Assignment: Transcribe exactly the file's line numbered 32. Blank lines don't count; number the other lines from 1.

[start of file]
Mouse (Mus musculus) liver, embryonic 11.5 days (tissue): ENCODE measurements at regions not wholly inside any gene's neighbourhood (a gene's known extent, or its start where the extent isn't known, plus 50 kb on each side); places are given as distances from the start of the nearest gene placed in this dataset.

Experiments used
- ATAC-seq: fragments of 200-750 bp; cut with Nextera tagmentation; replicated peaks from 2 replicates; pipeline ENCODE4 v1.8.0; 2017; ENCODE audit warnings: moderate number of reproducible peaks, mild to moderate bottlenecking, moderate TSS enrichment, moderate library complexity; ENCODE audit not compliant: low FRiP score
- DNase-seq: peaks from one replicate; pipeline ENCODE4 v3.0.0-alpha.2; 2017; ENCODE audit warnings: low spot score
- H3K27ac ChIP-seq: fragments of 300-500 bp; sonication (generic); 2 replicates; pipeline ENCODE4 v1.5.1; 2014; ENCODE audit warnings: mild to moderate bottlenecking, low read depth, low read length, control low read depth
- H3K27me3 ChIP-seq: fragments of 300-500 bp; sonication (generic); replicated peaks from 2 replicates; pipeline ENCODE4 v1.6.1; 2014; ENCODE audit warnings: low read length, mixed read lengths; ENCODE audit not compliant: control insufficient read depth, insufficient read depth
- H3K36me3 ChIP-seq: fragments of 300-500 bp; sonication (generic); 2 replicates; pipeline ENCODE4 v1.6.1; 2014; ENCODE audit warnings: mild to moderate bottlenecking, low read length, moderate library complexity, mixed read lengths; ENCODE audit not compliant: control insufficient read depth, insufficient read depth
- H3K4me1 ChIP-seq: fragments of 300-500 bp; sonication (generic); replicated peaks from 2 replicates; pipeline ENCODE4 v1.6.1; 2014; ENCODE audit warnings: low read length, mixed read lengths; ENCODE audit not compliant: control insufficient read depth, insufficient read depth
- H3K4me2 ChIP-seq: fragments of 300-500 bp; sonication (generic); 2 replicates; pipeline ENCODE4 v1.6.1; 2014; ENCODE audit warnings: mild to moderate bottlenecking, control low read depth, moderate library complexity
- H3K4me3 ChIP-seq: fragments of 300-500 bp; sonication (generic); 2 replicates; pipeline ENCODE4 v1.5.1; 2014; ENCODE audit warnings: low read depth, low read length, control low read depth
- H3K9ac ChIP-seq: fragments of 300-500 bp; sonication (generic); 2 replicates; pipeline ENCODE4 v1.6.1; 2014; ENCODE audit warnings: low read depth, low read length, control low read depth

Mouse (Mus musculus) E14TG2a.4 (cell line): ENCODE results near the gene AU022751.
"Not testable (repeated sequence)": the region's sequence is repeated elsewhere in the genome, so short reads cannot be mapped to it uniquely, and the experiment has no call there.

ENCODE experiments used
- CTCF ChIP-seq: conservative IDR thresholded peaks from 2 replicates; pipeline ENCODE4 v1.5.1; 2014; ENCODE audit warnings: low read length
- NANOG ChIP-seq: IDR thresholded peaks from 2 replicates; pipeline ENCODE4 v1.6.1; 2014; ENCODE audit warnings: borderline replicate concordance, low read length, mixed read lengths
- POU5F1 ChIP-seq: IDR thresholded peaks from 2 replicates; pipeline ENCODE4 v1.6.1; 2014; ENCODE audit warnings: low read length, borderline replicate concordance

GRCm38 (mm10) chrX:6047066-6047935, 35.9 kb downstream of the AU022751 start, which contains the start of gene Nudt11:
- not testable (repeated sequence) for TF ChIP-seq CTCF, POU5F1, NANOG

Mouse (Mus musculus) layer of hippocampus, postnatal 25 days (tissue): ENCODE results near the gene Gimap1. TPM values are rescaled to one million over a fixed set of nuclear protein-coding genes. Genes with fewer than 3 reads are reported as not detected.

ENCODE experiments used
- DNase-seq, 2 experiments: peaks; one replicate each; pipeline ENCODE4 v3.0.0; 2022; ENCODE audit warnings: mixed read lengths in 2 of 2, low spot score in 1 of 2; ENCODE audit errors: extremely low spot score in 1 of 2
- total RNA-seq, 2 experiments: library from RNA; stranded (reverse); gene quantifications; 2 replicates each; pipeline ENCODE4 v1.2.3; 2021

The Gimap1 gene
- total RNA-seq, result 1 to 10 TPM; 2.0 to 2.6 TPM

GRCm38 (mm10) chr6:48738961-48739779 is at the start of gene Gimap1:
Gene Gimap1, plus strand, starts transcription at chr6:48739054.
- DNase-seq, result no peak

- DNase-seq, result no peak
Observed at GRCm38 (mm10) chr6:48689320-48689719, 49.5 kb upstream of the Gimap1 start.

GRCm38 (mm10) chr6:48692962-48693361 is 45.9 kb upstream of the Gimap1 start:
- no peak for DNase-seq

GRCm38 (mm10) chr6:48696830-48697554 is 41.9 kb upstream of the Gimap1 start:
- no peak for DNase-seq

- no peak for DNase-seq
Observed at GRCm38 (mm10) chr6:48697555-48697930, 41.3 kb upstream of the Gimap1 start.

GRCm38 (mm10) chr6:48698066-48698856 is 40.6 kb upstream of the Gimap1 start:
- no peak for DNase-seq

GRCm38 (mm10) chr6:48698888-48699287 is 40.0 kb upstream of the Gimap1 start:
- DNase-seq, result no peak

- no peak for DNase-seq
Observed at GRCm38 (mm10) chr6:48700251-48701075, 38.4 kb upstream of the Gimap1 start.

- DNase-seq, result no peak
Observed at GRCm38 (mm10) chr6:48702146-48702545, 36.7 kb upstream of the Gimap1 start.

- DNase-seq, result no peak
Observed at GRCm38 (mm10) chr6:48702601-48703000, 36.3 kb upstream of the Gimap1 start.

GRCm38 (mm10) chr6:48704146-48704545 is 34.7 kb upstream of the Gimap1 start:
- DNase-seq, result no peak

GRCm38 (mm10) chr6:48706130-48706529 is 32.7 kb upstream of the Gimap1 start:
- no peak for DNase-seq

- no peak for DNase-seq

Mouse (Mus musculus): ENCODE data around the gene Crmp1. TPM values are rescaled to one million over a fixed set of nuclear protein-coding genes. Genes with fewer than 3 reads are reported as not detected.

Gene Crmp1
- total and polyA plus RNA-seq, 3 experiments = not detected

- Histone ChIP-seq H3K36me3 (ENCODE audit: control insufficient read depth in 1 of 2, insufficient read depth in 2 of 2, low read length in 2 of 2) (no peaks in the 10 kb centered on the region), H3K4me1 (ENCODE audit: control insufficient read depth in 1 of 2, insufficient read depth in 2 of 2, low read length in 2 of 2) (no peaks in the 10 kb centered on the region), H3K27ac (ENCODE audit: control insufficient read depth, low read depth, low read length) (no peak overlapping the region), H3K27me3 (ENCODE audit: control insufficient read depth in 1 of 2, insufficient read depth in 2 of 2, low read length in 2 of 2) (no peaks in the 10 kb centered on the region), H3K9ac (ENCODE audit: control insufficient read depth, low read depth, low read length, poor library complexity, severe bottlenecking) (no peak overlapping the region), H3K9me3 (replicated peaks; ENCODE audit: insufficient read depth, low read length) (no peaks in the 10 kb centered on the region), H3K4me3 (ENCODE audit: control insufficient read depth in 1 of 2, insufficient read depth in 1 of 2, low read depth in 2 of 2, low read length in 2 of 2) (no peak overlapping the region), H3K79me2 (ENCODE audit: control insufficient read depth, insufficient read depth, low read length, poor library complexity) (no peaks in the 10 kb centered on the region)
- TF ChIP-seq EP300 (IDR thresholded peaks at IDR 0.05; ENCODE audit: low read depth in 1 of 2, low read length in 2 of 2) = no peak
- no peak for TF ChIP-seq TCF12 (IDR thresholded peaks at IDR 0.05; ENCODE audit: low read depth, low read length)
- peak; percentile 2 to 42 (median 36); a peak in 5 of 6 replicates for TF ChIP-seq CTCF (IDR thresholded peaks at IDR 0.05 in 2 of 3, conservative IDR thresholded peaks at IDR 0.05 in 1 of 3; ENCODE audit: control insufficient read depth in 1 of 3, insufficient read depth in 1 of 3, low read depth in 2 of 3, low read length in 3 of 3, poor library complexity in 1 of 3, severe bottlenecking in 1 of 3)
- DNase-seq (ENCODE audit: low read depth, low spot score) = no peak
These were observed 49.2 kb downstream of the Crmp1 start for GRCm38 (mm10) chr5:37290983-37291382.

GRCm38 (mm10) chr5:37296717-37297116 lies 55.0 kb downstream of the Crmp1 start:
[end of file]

- no peak for DNase-seq